The Supreme Court declines to hear an abortion case, a federal court holds that the Bureau of Land Management exceeded its authority, and more…
IN THE NEWS
- The U.S. Supreme Court declined to hear a case seeking to reinstate a U.S. Food and Drug Administration rule requiring health care providers to dispense the abortion drug mifepristone in person. Due to the coronavirus pandemic, patients have been able to access drugs that cause abortions through telehealth visits with their doctors. In dissent, Justice Samuel Alito and Justice Clarence Thomas admonished the majority, claiming that the decision reduced First Amendment rights while expanding abortion rights during the COVID-19 pandemic.
- A federal court invalidated an Obama-era Bureau of Land Management rule that restricted natural gas emissions during oil drilling on tribal lands. The court held that the Bureau of Land Management exceeded its authority under the Mineral Leasing Act, which permits the agency to limit natural gas waste, but not to regulate air quality standards. The court determined that the Bureau acted outside its authority when it enacted the rule because its primary goal in enacting the rule was to promote air quality standards. Nicholas Goodwin, director of communications for the U.S. Department of the Interior, reportedly called the old rule an illegal “job-crushing regulation targeted at small businesses” and celebrated its demise. Peter Zalzal, attorney for the Environmental Defense Fund, lamented the decision, which he said would result in increased natural gas waste on tribal lands and harm to tribal communities.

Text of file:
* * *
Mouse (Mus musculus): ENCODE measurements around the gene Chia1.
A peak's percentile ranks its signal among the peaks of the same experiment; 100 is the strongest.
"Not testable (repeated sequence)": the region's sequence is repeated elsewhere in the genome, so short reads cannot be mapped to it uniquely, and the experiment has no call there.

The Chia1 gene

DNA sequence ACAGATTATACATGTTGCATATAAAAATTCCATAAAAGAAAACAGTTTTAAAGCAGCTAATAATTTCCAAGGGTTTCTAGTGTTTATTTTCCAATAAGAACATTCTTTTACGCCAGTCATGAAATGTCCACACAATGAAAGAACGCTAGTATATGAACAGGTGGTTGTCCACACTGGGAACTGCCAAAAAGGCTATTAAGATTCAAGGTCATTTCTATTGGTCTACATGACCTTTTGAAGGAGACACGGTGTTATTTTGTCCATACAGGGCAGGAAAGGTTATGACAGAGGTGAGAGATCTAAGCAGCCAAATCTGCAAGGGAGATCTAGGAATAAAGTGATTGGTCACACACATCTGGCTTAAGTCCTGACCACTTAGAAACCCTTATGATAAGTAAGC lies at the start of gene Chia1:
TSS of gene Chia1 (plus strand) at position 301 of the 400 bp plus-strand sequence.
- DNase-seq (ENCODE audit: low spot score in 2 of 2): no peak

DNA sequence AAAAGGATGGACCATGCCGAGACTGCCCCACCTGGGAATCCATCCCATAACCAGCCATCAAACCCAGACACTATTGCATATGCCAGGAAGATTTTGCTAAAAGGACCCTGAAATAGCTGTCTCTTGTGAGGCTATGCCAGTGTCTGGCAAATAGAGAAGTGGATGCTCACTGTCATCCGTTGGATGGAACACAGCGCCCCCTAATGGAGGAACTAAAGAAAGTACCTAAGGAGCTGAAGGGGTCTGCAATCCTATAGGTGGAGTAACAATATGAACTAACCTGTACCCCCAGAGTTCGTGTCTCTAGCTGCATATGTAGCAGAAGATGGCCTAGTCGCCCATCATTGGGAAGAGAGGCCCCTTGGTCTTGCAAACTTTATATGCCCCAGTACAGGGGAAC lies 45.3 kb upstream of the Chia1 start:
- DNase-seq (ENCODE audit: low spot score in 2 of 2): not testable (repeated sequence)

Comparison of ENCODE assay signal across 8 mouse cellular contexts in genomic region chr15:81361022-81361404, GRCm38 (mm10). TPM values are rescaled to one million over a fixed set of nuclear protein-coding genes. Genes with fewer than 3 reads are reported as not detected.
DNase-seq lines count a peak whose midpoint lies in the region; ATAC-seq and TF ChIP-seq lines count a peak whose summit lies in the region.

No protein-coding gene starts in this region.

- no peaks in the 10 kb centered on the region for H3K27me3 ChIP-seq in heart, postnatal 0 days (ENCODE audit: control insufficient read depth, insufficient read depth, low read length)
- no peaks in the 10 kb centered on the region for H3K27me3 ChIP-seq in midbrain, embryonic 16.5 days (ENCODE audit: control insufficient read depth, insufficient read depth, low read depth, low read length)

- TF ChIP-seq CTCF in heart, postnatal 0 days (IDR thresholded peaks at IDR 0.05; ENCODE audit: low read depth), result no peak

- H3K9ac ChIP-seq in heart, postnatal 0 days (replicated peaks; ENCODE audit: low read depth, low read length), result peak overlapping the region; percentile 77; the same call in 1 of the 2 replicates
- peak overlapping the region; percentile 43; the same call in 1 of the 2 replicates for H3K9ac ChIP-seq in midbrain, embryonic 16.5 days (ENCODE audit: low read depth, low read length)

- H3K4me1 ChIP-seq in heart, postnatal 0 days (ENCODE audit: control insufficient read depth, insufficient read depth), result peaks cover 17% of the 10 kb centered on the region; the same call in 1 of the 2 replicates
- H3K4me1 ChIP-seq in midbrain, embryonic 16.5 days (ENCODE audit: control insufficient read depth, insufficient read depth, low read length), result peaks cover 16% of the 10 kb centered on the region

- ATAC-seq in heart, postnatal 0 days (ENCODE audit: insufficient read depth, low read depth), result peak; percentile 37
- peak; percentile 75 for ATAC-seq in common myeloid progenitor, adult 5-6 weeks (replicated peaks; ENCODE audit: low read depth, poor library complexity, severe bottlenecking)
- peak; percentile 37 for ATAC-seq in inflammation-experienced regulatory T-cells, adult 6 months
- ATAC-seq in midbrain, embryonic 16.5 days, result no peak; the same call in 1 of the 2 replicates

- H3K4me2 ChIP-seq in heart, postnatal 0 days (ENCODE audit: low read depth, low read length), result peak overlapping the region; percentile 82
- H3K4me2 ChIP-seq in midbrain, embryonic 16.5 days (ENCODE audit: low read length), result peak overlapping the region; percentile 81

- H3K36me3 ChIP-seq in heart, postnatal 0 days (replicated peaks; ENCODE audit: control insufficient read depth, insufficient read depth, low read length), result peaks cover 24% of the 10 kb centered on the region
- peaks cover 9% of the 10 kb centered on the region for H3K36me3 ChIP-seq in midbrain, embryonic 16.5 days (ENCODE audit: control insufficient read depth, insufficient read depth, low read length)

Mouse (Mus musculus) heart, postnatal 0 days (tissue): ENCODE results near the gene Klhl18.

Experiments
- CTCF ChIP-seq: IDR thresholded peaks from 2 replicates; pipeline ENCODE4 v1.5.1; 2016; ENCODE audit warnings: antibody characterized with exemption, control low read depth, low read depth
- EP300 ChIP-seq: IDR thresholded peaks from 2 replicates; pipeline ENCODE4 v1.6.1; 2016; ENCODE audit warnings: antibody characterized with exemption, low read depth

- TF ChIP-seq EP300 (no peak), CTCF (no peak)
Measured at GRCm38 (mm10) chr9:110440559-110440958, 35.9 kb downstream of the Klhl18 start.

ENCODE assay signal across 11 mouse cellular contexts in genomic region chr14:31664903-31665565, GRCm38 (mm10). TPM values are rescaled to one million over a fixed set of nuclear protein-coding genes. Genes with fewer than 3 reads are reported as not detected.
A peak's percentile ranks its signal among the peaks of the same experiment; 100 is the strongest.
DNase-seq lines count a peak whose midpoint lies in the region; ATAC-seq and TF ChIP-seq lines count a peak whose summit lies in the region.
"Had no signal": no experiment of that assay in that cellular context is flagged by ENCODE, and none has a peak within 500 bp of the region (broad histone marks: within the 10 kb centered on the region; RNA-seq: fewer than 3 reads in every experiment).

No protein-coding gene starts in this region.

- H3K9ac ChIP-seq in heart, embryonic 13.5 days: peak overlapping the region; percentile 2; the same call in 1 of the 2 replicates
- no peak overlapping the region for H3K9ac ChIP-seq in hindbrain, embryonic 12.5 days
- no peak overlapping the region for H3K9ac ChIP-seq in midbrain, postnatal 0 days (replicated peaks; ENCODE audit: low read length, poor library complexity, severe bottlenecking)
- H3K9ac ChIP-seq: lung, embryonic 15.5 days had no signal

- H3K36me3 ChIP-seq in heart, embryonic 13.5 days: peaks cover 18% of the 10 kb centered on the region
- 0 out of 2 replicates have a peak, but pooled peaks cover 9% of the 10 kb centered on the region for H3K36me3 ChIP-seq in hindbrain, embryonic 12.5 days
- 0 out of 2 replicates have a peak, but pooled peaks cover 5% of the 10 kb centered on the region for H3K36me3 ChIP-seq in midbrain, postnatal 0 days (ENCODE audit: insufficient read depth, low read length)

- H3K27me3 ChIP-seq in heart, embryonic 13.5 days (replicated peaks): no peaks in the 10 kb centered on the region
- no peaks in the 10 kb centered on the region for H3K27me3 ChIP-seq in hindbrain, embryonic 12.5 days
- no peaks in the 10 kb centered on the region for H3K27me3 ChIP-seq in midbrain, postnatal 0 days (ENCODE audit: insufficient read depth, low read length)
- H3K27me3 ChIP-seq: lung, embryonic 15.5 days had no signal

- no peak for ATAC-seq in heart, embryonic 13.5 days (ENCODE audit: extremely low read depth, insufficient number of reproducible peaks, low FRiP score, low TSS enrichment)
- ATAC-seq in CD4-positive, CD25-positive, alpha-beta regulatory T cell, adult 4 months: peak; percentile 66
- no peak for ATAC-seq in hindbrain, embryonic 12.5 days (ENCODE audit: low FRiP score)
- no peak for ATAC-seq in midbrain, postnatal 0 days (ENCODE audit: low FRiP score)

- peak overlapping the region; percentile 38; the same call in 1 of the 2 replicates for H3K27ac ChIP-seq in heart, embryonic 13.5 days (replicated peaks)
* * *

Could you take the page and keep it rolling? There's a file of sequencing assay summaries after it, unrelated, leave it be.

- The U.S. Court of Appeals for the Fifth Circuit allowed Texas governor Greg Abbott’s proclamation limiting ballot drop-off boxes to one box per county to go into effect. The decision reversed the district court’s finding that the rule would likely threaten voting rights, especially the voting rights of vulnerable citizens who vote absentee in order to vote safely. The Court of Appeals held that governor Abbot’s proclamation would expand rather than limit voting rights, explaining that “the fact that this expansion is not as broad as plaintiffs would wish does not mean that it has illegally limited their voting rights.”
- The U.S. Supreme Court ruled that the U.S. Census Bureau could stop the census count before the December 31 deadline. Census Bureau officials wanted to end the census early to leave enough time to compile the data accurately and present it to the President by the scheduled deadline. Justice Sonia Sotomayor dissented from the decision, arguing that “the harms associated with an inaccurate census are avoidable and intolerable” and emphasized the impact on marginalized people. The Census Bureau reverted to the October 15 deadline following the Supreme Court decision.